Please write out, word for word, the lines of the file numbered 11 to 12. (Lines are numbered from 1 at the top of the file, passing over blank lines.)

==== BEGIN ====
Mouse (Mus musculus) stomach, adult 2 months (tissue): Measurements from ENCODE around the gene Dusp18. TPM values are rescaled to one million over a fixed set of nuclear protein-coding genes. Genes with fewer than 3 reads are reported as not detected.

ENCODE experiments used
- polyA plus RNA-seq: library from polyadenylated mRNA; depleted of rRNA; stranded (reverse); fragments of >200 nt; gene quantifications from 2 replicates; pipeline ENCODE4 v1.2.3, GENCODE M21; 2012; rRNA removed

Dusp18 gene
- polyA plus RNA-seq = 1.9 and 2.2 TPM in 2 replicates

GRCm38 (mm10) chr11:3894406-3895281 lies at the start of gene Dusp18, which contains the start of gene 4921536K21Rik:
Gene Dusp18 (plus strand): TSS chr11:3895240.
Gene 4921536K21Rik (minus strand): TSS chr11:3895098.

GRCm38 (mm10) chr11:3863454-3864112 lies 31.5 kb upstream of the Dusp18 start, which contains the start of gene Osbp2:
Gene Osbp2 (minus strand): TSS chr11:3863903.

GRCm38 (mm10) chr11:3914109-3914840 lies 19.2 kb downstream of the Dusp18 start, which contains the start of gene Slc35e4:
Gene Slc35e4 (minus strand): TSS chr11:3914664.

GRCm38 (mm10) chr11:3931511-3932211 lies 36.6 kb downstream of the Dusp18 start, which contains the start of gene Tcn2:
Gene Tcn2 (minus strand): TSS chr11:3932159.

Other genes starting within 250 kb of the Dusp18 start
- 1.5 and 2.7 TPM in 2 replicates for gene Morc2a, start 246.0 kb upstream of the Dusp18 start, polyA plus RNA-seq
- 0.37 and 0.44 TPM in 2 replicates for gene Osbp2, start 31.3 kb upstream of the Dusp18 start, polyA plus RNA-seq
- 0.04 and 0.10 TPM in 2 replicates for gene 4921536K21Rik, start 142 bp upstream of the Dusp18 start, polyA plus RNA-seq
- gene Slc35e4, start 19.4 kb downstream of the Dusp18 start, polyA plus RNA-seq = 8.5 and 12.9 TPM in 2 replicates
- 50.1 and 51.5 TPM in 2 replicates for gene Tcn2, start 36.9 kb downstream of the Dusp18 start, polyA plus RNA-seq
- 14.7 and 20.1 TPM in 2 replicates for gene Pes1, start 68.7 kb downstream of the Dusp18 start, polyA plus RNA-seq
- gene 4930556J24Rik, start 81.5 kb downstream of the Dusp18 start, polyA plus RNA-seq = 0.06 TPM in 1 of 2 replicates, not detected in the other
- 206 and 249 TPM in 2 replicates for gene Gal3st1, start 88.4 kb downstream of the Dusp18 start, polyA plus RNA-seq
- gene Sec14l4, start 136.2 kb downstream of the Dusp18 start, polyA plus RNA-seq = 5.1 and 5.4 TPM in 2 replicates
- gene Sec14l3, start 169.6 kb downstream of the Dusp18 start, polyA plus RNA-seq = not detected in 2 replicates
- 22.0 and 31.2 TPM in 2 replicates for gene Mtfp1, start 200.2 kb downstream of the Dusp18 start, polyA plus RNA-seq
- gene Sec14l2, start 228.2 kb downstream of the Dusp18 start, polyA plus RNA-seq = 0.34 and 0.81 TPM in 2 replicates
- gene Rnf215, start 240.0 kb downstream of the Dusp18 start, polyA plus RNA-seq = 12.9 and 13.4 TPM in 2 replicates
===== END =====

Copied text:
GRCm38 (mm10) chr11:3914109-3914840 lies 19.2 kb downstream of the Dusp18 start, which contains the start of gene Slc35e4:
Gene Slc35e4 (minus strand): TSS chr11:3914664.